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Prabalgad: A cross-country trek

People have different adjectives for it; extreme travel, adventure, cross-country, camping... but the idea remains the same. Holidays that inject freshness, takes you someplace unusual, making you do things that you wouldn’t be normally be doing. While it’s easy to talk and romanticise such escapades, walking the talk is a different story all together. In fact it took me eight months out of last year to take my first baby step towards the lesser trodden path. To be more specific, to Prabalgad.

May be you work out every day, may be you’re a regular trekker of sorts, may be you’re into that sort of high octane travel; in that case Prabalgad might prove to be real easy-peasy. But for the rest of us, lazy bones out there, it is a good route to test the uncharted waters.

Before we get down to the nitty-gritties of the trek, a general overlay of the place is in order. Located between the Matheran hills and Panvel, Prabalgad stands at a shallow 2300ft above sea level on the Prabal plateau. Easily spotted from the Mumbai-Pune expressway, the trail for Prabalgad begins at the base village of Thakurwadi, an odd 30 kms from the Panvel local station. During most of the year the plateau remains an arid, dusty, cacti-infested terrain. Then rain comes and paints the hills in all shades of green; like a carpet of dense moss over the stout Sahyadris. The best time of the year to visit is between August and December at the latest.

Now that you know how to get around to reaching Prabalgad, we’ll get right into where we were. The trek.

The Beginning
It was bang in the middle of the week, on an uneventful Wednesday in August. Prematurely we had packed a bottle of wine and some ham sandwiches to make a picnic out of the whole trip. I had been harbouring visions of sprawling out on the grass staring into the infinite horizon of nameless hamlets at the foot of the Sahyadris. And in my dreamy whereabouts I lost track of time and ended up at the base village of Thakurwadi at the peak sunny hour of 11.30am. Time was not our side from the beginning.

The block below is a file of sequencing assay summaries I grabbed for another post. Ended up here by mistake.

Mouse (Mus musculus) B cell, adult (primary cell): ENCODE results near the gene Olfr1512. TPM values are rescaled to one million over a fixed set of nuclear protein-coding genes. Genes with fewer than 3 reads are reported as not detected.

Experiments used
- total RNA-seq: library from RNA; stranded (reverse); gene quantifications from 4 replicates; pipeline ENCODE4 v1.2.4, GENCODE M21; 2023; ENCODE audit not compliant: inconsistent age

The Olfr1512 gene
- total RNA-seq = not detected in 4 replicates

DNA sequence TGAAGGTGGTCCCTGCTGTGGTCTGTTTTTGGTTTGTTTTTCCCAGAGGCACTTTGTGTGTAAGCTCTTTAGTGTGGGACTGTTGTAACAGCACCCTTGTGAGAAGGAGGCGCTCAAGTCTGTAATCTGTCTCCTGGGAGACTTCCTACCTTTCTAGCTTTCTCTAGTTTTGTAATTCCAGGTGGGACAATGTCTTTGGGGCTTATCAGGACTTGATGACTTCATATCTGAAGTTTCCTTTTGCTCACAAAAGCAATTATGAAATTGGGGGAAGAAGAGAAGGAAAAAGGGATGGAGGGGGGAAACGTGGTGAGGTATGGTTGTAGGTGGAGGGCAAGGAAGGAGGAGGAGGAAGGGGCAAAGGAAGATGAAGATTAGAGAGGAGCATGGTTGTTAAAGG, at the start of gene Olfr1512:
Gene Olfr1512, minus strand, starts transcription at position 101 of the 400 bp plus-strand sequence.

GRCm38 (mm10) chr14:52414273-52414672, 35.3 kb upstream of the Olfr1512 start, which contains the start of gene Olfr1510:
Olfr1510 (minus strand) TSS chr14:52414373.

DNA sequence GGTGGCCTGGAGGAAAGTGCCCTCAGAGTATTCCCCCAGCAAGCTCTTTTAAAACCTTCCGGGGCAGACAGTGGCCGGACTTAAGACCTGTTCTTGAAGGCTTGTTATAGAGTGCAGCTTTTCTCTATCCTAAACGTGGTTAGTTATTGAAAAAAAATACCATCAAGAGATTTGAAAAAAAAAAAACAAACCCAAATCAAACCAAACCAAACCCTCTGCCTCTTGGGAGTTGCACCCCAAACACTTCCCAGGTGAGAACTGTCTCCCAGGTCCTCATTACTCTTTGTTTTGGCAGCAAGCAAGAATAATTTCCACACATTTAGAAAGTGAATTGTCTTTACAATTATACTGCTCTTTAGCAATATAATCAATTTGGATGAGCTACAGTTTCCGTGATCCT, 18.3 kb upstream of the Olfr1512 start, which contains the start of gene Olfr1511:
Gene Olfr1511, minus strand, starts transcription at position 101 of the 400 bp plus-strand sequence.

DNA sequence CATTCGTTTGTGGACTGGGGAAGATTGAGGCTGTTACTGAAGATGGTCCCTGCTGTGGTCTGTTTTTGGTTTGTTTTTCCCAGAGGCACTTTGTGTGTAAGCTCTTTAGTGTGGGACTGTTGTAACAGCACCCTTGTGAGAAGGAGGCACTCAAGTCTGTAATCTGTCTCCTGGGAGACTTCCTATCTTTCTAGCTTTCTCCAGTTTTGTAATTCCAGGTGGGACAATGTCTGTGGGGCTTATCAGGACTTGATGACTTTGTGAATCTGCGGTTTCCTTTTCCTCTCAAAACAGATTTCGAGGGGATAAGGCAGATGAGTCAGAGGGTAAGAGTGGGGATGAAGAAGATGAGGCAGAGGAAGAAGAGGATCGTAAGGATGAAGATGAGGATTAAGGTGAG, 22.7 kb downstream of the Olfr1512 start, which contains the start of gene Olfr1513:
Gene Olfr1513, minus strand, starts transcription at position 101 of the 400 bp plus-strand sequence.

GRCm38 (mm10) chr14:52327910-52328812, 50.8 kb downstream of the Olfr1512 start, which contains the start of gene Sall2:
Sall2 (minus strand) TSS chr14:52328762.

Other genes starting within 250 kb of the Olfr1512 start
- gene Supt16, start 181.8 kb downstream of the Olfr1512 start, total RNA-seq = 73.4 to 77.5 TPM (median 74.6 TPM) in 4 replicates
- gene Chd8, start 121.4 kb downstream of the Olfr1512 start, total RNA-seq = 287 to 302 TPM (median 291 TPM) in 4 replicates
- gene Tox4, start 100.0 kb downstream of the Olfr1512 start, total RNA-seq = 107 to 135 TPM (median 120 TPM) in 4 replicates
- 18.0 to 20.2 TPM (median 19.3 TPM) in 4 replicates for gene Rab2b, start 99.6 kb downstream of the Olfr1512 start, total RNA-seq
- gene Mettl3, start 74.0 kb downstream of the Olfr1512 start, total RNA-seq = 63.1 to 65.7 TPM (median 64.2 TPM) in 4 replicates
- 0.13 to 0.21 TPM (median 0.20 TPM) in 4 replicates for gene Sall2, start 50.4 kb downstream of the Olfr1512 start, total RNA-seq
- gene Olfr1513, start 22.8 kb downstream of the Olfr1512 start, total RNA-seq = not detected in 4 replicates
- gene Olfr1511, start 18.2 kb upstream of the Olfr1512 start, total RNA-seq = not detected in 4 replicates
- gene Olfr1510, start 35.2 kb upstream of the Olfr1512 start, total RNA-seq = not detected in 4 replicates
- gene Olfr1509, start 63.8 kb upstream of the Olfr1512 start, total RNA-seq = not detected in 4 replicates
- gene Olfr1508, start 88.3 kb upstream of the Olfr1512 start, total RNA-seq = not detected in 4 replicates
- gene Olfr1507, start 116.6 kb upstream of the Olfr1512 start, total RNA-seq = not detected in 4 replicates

From here the trek plays out in two distinct stretches – Thakurwadi to Prabalmachi and then Prabalmachi to Prabalgad. The first half of the trail; from Thakurwadi to Prabalmachi has a clear path to follow with a steady incline lacing in spirals around the plateau. But on a hot sunny day, the first half of the route can sap you of energy since there’s little to no shade for the entire climb. However if you keep your eye out, the route is littered with sharp pagdandis cutting through the curtain of trees from one incline to the above. These shortcuts can save you nearly twenty minutes of brisk walking along the muddy trail. At our own perils we tunnelled through quite a few, sometime on all our fours scrambling through disbanded roots and branches.

The Middle
Have you ever tried running a half-marathon on a whim? Well, that’s how I felt. A body that’s used to resting on its ass found itself in a strange postural feat climbing the five odd kilometres. The first hour we made good way. Climbing and persisting the sun’s sweltering gaze upon us.


After a zillion breaks and a lot of dilly-dallying with my camera, we climbed the final rocky stretch to the top of the plateau. This is the moment that makes all the effort count. When you lie back on the soft grass overlooking the vast valley all the way to the Arabian Sea in the far horizon. With no rail or fence to separate you from the precipitous drop of 23,000 feet, take the ‘look-I’m-up-here’ selfie with some caution.

Unfortunately we could spend only half an hour at the top (and that’s why you should set out early). After a quick picnic of sandwich and wine we made our way down at sunset with the pink and orange light making even the most rugged rocks take on a softer sheen.

Things that I should’ve done but didn’t

  • Keep your previous night free from debaucheries 
  • Start early. Like seriously 
  • Don’t miss the last bus back and get ridiculously stranded in the middle of a sleeping town (yes, that happened too) The last bus leaves Thakurwadi somewhere around six in the evening 
  • If you are short on stamina, leave the DSLR behind 
  • You can also pitch a tent at Prabalgad and stay the night (that’s what we’re doing next time)

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